In the summer of 2007, Julie Grimes went to the movies. And, presumably to avoid the line at the box-office register, she used the self-service kiosk. But when she looked at her receipt, she noticed that the machine had printed more than the last five digits of her credit card. For most patrons, this would be unremarkable. For some careful patrons, it might be grounds for shredding the receipt instead of just throwing it away. For Ms. Grimes, it was a violation of the Fair and Accurate Credit Transaction Act (FACTA), and a class action lawsuit, Grimes v. Rave Motion Pictures, 2010 U.S. Dist. LEXIS 12894 (N.D. Ala. Jan. 12, 2010).
FACTA (as amended, after Congress recognized it had become a source of no-injury class actions) prohibits a company from “willfully” printing a credit card receipt with too many digits or an expiration date.
Ms. Grimes sought to certify a class consisting of:
All persons to whom the Defendants provided an electronically printed purchase receipt at the point of sale or transaction, in a transaction occurring after December 4, 2006, which receipt displayed more than the last five digits of the person’s credit and/or debit card number; said class seeks only statutorily defined damages as set out in 15 U.S.C. § 1681; said class excludes anyone who has incurred actual damages as defined in said statute; said class excludes anyone who has filed a similar individual action against the Defendants, judicial officers of the United States and State of Alabama and counsel for the parties in this action.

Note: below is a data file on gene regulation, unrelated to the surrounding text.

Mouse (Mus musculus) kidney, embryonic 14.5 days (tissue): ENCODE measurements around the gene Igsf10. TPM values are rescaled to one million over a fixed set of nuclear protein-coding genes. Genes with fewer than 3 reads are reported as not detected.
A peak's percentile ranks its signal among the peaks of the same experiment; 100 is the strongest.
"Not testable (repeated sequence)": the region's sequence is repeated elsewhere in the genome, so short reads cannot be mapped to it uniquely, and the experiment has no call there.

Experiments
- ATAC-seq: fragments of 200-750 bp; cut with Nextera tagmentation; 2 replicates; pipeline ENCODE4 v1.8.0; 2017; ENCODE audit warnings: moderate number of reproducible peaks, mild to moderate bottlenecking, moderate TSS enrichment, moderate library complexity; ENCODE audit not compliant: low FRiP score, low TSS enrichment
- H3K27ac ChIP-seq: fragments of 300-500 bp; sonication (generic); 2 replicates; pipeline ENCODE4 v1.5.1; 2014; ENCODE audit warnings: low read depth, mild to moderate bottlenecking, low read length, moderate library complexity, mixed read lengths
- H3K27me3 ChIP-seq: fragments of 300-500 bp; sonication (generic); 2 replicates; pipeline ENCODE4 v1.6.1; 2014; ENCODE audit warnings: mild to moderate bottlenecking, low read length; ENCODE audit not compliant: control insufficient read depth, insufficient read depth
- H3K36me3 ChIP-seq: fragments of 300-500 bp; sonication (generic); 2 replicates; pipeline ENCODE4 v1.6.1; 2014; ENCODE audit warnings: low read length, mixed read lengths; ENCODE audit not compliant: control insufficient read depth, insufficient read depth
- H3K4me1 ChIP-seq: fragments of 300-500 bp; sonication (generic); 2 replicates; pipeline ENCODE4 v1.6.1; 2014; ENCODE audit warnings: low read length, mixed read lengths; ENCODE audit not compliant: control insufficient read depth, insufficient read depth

The trial court decided that this proposed class was not ascertainable. Ascertainability is a threshold inquiry for a class action: it asks whether, by looking at the class definition, an individual could tell whether she was a class member. One of the largest concerns in ascertainability inquiries is what courts have termed “merits-based” classes, where the class is defined by reference to the ultimate merits of the case. (For example: “Everyone who lost money because of Acme Corp’s fraudulent sale of Road Runner traps.” If the trial determines there was no fraud, there is no class.)
Most courts that have declined to certify merits-based classes have relied on technical explanations of the Rule 23 requirements. But the Grimes court came up with a simple, powerful explanation of why merits-based classes are a bad idea:
Courts do not delve into the merits of individual claims at the class certification stage. To do so would allow the prospective class representative "to obtain a determination on the merits of the claims advanced on behalf of the class without any assurance that a class action may be maintained." Eisen v. Carlisle & Jacquelin, 417 U.S. 156, 177-78, 94 S. Ct. 2140, 40 L. Ed. 2d 732 (1974). Thus, class certification is not appropriate if the court is called on to engage in individualized determinations of disputed fact in order to ascertain a person’s membership in the class.
The use for defendants should be pretty clear: when challenging a merits-based class, tie the definition problem into the standard for certification.